[Haskell-cafe] First CfP: FMBC 2022 - 4th International Workshop on Formal Methods for Blockchains

Zaynah Dargaye zaynah.dargaye at nomadic-labs.com
Tue Mar 29 06:49:58 UTC 2022

FMBC 2022 First Call for Papers
[ Please distribute, apologies for multiple postings. ]


4th International Workshop on Formal Methods for Blockchains (FMBC) - First


August 11, 2022, Haifa, Israel

Co-located with the The Federated Logic Conference 2022 (FLoC 22 --
https://www.floc2022.org/) as a satellite workshop of the 34th
International Conference on Computer-Aided Verification (CAV 2022 --

Important dates

    Abstract submission: May 3, 2022
    Full paper submission: May 10, 2022
    Notification: June 15, 2022
    Camera-ready: July 13, 2022
    Workshop: August 11, 2022

Deadlines are Anywhere on Earth --

Blockchains are decentralized transactional ledgers that rely on
cryptographic hash functions for guaranteeing the integrity of the stored
data. Participants on the network reach agreement on what valid
transactions are through consensus algorithms.

Blockchains may also provide support for Smart Contracts. Smart Contracts
are scripts of an ad-hoc programming language that are stored in the
Blockchain and that run on the network. They can interact with the ledger’s
data and update its state. These scripts can express the logic of possibly
complex contracts between users of the Blockchain. Thus, Smart Contracts
can facilitate the economic activity of Blockchain participants.

With the emergence and increasing popularity of cryptocurrencies such as
Bitcoin and Ethereum, it is now of utmost importance to have strong
guarantees of the behavior of Blockchain software. These guarantees can be
brought by using Formal Methods. Indeed, Blockchain software encompasses
many topics of computer science where using Formal Methods techniques and
tools are relevant: consensus algorithms to ensure the liveness and the
security of the data on the chain, programming languages specifically
designed to write Smart Contracts, cryptographic protocols, such as
zero-knowledge proofs, used to ensure privacy, etc.

This workshop is a forum to identify theoretical and practical approaches
of formal methods for Blockchain technology. Topics include, but are not
limited to:

* Formal models of Blockchain applications or concepts
* Formal methods for consensus protocols
* Formal methods for Blockchain-specific cryptographic primitives or
* Design and implementation of Smart Contract languages
* Verification of Smart Contracts

Submit original manuscripts (not published or considered elsewhere) with a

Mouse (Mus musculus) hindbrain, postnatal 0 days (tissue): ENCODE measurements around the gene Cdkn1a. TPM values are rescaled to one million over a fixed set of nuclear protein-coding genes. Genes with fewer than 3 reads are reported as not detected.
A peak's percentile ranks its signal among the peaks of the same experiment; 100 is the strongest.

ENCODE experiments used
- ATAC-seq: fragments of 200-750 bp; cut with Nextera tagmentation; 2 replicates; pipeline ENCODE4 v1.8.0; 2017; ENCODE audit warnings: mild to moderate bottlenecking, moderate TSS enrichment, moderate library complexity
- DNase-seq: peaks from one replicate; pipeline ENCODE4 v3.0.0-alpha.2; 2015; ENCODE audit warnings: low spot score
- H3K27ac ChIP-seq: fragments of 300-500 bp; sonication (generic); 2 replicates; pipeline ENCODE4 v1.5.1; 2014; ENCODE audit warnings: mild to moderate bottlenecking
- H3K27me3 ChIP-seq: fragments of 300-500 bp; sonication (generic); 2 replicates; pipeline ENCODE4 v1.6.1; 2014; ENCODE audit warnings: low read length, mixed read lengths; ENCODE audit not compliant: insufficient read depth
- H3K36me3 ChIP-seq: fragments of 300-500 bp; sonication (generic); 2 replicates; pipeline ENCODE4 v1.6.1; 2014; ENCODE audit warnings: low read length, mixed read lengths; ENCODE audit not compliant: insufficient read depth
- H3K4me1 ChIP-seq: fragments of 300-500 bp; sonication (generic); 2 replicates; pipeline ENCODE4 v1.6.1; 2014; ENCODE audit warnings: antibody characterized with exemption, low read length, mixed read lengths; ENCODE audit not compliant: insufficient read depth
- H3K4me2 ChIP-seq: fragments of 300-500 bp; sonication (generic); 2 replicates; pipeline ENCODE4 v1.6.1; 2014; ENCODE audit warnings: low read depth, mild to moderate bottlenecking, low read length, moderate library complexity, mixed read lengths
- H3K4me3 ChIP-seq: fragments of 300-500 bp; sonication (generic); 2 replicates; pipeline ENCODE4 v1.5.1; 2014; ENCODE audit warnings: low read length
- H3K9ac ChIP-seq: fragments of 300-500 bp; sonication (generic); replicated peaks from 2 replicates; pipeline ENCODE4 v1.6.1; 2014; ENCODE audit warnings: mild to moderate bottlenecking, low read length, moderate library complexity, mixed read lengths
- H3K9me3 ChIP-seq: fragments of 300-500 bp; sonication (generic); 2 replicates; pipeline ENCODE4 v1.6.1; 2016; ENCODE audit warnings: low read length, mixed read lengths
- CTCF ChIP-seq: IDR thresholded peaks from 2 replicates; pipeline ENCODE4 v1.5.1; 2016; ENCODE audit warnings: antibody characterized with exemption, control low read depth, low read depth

page limit of 12 pages for full papers and Systematization of Knowledge
(SoK) papers, 6 pages for short papers, and 2 pages for tool papers
(excluding bibliography and short appendix of up to 5 additional pages).

Alternatively, you may also submit an extended abstract of up to 3 pages
(including a bibliography) summarizing your ongoing work in the area of
formal methods and blockchain. Authors of selected extended abstracts are
invited to give a short lightning talk.


All submissions will be peer-reviewed by at least three members of the
program committee for quality and relevance. Accepted regular papers (full
and short papers) will be included in the workshop proceedings.

Massimo Bartoletti, Professor, Università degli Studi di Cagliari, Italy


* Zaynah Dargaye (Nomadic Labs, France) (zaynah.dargaye at nomadic-labs.com)
* Schneidewind Clara, (MPI-SP, Germany) (clara.schneidewind at mpi-sp.org)


Wolfgang Ahrendt (Chalmers University of Technology, Sweden)
Leonardo Alt (Ethereum Foundation, Germany)
Lacramioara Astefanoaei (Nomadic Labs, France)
Roberto Blanco (MPI-SP, Germany)
Joachim Breitner (Germany)
Achim Brucker (University of Exeter, UK)
Ethan Cecchetti (University of Maryland, USA)
Manuel Chakravarty (IOHK & Tweag, Netherlands)
Jing Chen (Algorand Inc, USA)
Jérémie Decouchant (TU Delft, Netherlands)
Antonella Del Pozzo (Université Paris-Saclay & CEA & List, France)
Dana Drachsler Cohen (Technion, Israel)
Cezara Dragoi (INRIA & ENS & CNRS & PSL, France)
Ansgar Fehnker (Twente, Netherlands)
Dominik Harz (Interlay & Imperial College London, UK)
Lars Hupel (INNOQ, Germany)
Igor Konnov (Informal Systems, Austria)
Paul Laforgue (Nomadic Labs, France)
Julian Nagele (Bank of America, USA)
Russel O’Connor (Blockstream)
Maria Potop-Butucaru (LIP6, France)
Albert Rubio (Complutense University of Madrid, Spain)
César Sanchez (IMDEA, Spain)
Sun Meng (Peking University, China)
Simon Thompson (IO Global, UK)
Josef Widder (Informal Systems, Austria)
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